Isselhardt v. Best Buy Warehousing Logistics, Inc.
MEMORANDUM AND ORDER re: 9 ORDERED that, in accordance with the foregoing, Defendant's Motion to Dismiss (Doc. No. 9) is GRANTED and that Plaintiff's Complaint (Doc. No. 4) is DISMISSED with prejudice. An appropriate Judgment will accompany this Memorandum and Order. Signed by District Judge Jean C. Hamilton on 3/15/13. (CEL)
UNITED STATES DISTRICT COURT
EASTERN DISTRICT OF MISSOURI
BEST BUY WAREHOUSING
Case No. 4:12-CV-02123
MEMORANDUM AND ORDER
Pending before the Court is Defendant’s Motion to Dismiss, filed on December 3, 2012.
(Doc. No. 9.) The matter is fully briefed and ready for disposition.
Plaintiff Lee Isselhardt (“Plaintiff”) worked for Defendant Best Buy Warehousing Logistics,
Inc. (“Best Buy”) from August, 2001 until his termination in May, 2012. (Compl. ¶¶ 5, 7.) When
Plaintiff was terminated, Best Buy had in place a dispute resolution policy known as the Peer Review
Process. (Id. ¶ 8.) It provides, in part:
[W]hen an employee is faced with a situation that, in their view, has not been
satisfactorily resolved by their manager and/or the eGO Support Center, the Peer
Review Process may be used. Peer Review is a formal problem solving system
designed to ensure that each employee’s concerns are given careful consideration and
conflicts are resolved quickly and fairly.
(Id. ¶ 10.) The Peer Review Process applies explicitly to termination decisions. (Id. ¶ 8.) It calls
for the implementation of a Peer Review Panel which “has the authority to reverse termination
decisions made by Best Buy, and has the authority to reinstate a terminated employee and make them
whole for any compensation they have missed due to their termination.” (Id. ¶ 18.)
Plaintiff attempted to appeal his termination through the Peer Review Process but was
denied. (Id. ¶¶ 20, 22.) He then instituted this action against Best Buy, in state court, for breach of
contract. (Id. ¶¶ 28-32.) On November 14, 2012, Best Buy timely removed the matter to this Court
on the basis of diversity of citizenship. (Doc. No. 1.) Best Buy seeks dismissal of the Complaint.
In ruling on a motion to dismiss, the Court must view the allegations in the complaint
liberally, in the light most favorable to the plaintiff. See Eckert v. Titan Tire Corp., 514 F.3d 801,
806 (8th Cir. 2008) (citing Luney v. SGS Auto. Servs., 432 F.3d 866, 867 (8th Cir. 2005)). The Court
“must accept the allegations contained in the complaint as true and draw all reasonable inferences
in favor of the nonmoving party.” Coons v. Mineta, 410 F.3d 1036, 1039 (8th Cir.2005) (citing
Young v. City of St. Charles, 244 F.3d 623, 627 (8th Cir. 2001)).
The Court’s assessment considers materials necessarily embraced by the pleadings, including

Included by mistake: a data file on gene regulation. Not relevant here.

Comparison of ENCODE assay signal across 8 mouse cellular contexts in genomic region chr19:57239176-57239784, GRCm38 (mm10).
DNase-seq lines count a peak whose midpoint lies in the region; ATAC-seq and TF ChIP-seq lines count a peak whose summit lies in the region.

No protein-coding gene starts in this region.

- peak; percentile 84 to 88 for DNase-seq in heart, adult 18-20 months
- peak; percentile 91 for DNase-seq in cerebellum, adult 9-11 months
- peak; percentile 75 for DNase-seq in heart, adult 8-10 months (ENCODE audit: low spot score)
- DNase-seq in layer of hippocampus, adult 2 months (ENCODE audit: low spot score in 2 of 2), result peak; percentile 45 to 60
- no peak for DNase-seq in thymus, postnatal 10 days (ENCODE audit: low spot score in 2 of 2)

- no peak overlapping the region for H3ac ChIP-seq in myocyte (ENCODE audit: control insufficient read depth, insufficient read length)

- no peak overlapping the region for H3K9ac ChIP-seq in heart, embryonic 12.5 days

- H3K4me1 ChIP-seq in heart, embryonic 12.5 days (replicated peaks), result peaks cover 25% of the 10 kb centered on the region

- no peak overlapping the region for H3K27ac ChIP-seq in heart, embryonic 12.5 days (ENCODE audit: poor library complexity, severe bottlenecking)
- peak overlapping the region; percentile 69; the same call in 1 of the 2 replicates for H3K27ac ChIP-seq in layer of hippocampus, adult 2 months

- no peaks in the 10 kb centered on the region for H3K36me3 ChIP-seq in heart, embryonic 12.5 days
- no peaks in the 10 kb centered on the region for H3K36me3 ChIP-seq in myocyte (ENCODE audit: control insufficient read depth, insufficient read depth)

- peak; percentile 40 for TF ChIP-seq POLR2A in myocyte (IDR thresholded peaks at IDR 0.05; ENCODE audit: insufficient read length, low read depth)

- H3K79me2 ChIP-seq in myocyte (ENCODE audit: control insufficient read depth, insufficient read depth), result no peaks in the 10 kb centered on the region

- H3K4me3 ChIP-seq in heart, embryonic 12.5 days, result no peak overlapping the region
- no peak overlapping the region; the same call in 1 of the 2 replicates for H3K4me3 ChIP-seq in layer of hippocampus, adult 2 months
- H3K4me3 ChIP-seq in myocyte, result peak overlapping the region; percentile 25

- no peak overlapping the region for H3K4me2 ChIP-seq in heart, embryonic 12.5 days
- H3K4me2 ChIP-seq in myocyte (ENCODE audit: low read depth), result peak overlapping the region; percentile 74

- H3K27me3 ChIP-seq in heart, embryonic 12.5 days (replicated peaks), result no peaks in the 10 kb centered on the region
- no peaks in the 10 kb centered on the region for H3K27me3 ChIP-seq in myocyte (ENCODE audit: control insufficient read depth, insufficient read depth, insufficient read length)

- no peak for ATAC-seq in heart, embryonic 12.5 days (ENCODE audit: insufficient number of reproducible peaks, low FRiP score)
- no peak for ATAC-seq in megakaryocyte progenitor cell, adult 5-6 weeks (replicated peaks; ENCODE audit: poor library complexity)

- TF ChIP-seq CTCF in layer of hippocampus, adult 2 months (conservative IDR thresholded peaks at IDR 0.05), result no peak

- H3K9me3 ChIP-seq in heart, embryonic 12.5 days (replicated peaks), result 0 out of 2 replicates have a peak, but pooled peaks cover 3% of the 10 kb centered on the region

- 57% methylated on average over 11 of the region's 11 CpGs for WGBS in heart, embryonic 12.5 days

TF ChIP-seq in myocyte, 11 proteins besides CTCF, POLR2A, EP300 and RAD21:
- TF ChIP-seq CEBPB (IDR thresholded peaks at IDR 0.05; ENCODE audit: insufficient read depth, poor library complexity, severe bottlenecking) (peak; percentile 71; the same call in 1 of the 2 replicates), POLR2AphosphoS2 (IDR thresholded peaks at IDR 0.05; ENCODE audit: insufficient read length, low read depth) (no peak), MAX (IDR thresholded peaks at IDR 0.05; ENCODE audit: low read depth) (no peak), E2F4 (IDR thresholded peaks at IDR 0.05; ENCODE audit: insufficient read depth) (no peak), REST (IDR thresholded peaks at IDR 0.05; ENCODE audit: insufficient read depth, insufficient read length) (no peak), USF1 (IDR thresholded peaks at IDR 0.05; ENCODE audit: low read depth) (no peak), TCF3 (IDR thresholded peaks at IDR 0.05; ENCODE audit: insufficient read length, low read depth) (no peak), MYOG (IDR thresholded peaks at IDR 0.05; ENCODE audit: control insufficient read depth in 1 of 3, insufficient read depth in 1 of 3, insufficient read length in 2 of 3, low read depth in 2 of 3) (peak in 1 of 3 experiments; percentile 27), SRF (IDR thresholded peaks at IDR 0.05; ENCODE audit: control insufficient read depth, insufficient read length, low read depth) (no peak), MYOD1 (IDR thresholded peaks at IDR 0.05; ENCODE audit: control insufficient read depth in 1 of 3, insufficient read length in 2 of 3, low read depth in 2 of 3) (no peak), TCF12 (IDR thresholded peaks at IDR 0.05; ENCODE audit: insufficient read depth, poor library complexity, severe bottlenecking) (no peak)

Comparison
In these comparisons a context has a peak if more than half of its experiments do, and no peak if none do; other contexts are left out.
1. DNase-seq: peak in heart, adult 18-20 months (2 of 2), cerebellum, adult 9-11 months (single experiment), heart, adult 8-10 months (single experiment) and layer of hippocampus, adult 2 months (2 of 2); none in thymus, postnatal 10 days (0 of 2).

exhibits attached to the complaint, and draws on the Court’s judicial experience and common sense.
See Whitney v. Guys, Inc., 700 F.3d 1118, 1128 (8th Cir. 2012).
Documents that a defendant
attaches to a motion to dismiss are considered a part of the pleadings if they are referred to in the
plaintiff’s complaint and central to the plaintiff’s claim. See Venture Assocs. Corp. v. Zenith Data
Sys. Corp., 987 F.2d 429, 431 (7th Cir.1993) (citing cases).
To survive a motion to dismiss, a complaint must contain “enough facts to state a claim to
relief that is plausible on its face.” Bell Atl. Corp. v. Twombly, 550 U.S. 544, 570, 127 S.Ct. 1955,
167 L.Ed.2d 929 (2007). While a complaint attacked under Rule 12(b)(6) does not require detailed
factual allegations, a plaintiff’s obligation to provide the grounds of his entitlement to relief “requires
more than labels and conclusions, and a formulaic recitation of the elements of a cause of action will
not do.” Twombly, 550 U.S. at 555, 127 S.Ct. 1955, 167 L.Ed.2d 929.
The Court has reviewed the parties’ submissions in connection with Best Buy’s motion to
dismiss thoroughly. Both parties agree, correctly, that Missouri is an “at-will” employment state.
The question, then, is whether an employer’s unilateral institution of a policy or procedure, such as
the Peer Review Process, establishes an employer-employee contractual relationship whereby, if the
employer allegedly violates the instituted policy or procedure, the employee may state a claim for
breach of contract. Based on the reasoning in a recent decision in this District, Dumonceaux v. TIN,
Inc., 2012 WL 3045675 (E.D. Mo. July 5, 2012), the Court holds that, in the specific circumstances
before it, an employee cannot state such a claim.
IT IS HEREBY ORDERED that, in accordance with the foregoing, Defendant’s Motion
to Dismiss (Doc. No. 9) is GRANTED and that Plaintiff’s Complaint (Doc. No. 4) is
DISMISSED with prejudice. An appropriate Judgment will accompany this Memorandum and
Dated this 15th day of March, 2013.
/s/Jean C. Hamilton
UNITED STATES DISTRICT JUDGE
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